3. Succession Plan

A business is only complete when it has a plan for succession. A good succession plan goes far beyond naming someone to take over in your stead; it provides a step-by-step overview and numerous contingencies to handle any problem yet to come.

A comprehensive business succession plan should:

*Provide a road map. Small businesses rely heavily on their owners’ active involvement. From rules for compensation and promotions to dispute resolution procedures, an effective succession plan can give the new owner detailed instructions for your company’s continued success following your death or retirement.

*Minimize disruption. Changing leadership can create disruption inside and outside your organization. With a succession plan in place, handling the changes and transitioning ownership becomes more structured and predictable, helping the business continue operations with minimal interruption.

*Ensure continuity. Even a well-meaning successor can cause problems among your employees and clients. Use your business succession plan to outline your business strategies, preferred management style, corporate values, and ultimate goals.

4. Revocable Living Trusts

revocable living trust allows a small business owner to place company assets into a trust while retaining control over those assets during their lifetime. The assets are smoothly transferred to the designated beneficiaries upon the owner’s death or incapacitation.

This inheritance method offers significant benefits over a Will, allowing owners to:

Avoid probate. Probate is a time-consuming and costly court-supervised process that oversees the administration of a deceased person’s estate. Assets held in a revocable living trust aren’t subject to probate, resulting in a fast and smooth transition for your new owners.

Retain control. The term “revocable” means the trust can be changed or revoked during the owner’s lifetime (as long as they are mentally competent). This flexibility allows the small business owner to modify the trust’s terms, add or remove assets, and adjust beneficiaries as their circumstances change.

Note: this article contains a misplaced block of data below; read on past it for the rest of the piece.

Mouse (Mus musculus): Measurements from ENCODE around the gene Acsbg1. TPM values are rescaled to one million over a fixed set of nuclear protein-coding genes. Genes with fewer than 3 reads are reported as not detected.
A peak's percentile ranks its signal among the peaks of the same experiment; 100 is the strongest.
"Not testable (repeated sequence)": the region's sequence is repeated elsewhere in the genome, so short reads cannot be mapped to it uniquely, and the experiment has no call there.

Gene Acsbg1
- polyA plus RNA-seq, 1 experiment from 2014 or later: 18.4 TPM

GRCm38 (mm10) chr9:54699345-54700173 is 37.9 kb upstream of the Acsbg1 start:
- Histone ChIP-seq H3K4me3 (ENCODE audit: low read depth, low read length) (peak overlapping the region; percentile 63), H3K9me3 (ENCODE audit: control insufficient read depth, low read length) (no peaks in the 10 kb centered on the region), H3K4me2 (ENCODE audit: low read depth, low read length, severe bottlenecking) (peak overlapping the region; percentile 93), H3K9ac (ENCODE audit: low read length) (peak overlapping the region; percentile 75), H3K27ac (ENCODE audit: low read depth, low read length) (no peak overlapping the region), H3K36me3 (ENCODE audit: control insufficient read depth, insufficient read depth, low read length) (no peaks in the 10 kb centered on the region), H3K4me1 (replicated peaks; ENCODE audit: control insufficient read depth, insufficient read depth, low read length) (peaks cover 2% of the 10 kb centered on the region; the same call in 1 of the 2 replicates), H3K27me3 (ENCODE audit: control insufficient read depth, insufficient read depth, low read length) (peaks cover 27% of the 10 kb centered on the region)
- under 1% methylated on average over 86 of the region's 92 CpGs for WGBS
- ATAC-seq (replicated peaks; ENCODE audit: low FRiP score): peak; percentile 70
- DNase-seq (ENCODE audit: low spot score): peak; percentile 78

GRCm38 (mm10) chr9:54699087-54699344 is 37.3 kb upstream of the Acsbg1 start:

Maintain stability. Unlike probate, the administration of a trust is private, keeping your business affairs away from public view. Your company can be bought or sold, undergo management changes, or pass to your heirs without causing uncertainty among your investors or staff. Your company’s value also remains private, protecting your business assets from creditors and lawsuits.

5. Last Will and Testament

While we don’t recommend passing your business on to your heirs through a Last Will and Testament, there are some advantages to creating this document. Even if you have your business protected in a trust, you may wish to leave personal items or heirlooms to family members through your Will.

In addition, your Will can provide vital information about your funeral arrangements, a detailed list of your accounts, the reasons behind your choices, and instructions for your executor. Using a Will to outline your wishes can bring comfort and ease conflict among your remaining family members.

Our Estate Planning Attorney Helps Small Business Owners Take Control

At Yolofsky Law, we are uniquely suited to create estate plans for business clients. Our practice regularly handles both estate planning and corporate law cases, giving us an incomparable insight into business succession. If you want to ensure that your family and your business have the best chance of success after you’re gone, schedule a call with us or email us at today.